What shoves multilateralism away? It seems that the world is running a trust deficit and lack of global leadership. States have little trust among them, even between their closest allies. We saw how the United States has abandoned its closest allies when it banned all travel from the EU without previously informing them. The fight of words between China and the United States made things worse. While the world is facing the pandemic, Saudi and Russia are having an oil price war. The United States has abandoned its de facto position as global leader and no other states seem to fill the void.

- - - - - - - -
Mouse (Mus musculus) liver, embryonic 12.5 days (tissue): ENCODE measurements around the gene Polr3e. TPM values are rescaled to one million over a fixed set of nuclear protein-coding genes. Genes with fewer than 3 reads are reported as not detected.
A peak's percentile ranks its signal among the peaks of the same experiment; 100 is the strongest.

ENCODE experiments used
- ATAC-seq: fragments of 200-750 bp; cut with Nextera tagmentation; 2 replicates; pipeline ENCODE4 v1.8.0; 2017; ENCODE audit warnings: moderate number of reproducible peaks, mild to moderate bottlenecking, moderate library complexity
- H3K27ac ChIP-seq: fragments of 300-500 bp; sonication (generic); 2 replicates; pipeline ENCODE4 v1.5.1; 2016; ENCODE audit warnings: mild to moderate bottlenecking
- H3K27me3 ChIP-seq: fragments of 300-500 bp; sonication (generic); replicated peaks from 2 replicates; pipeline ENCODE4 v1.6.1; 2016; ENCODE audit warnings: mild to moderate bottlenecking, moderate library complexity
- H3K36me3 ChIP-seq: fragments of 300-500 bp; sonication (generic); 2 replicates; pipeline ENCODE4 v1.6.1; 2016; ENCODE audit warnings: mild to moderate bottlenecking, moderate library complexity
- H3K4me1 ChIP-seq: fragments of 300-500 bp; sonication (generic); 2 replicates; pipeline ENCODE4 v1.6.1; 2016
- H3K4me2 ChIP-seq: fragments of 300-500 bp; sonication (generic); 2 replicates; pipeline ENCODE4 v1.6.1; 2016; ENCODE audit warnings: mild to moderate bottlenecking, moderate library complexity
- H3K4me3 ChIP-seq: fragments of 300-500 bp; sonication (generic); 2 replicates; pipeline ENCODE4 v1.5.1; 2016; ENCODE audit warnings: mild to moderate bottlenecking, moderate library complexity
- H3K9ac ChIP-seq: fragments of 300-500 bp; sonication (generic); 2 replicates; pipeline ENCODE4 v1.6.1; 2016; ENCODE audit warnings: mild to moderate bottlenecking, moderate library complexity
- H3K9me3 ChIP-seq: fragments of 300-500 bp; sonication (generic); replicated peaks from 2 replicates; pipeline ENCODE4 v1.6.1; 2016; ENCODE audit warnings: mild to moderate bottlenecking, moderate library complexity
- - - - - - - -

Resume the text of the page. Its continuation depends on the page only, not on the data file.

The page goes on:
Would Covid-19 mark the end of multilateralism? It should not. Instead, Covid-19 should be a stark reminder that global pandemic, like climate change, respects neither state sovereignty nor border. It is a reminder that no person or country is an island unto itself. While some countries may respond to the pandemic better than others, national efforts count for nothing without coordinated efforts globally. Not only that, global trust deficit and retreat from multilateralism would continue to threaten us beyond this pandemic, affecting our responses to the impending risk of recession, climate change and many other global issues facing us that require international cooperation.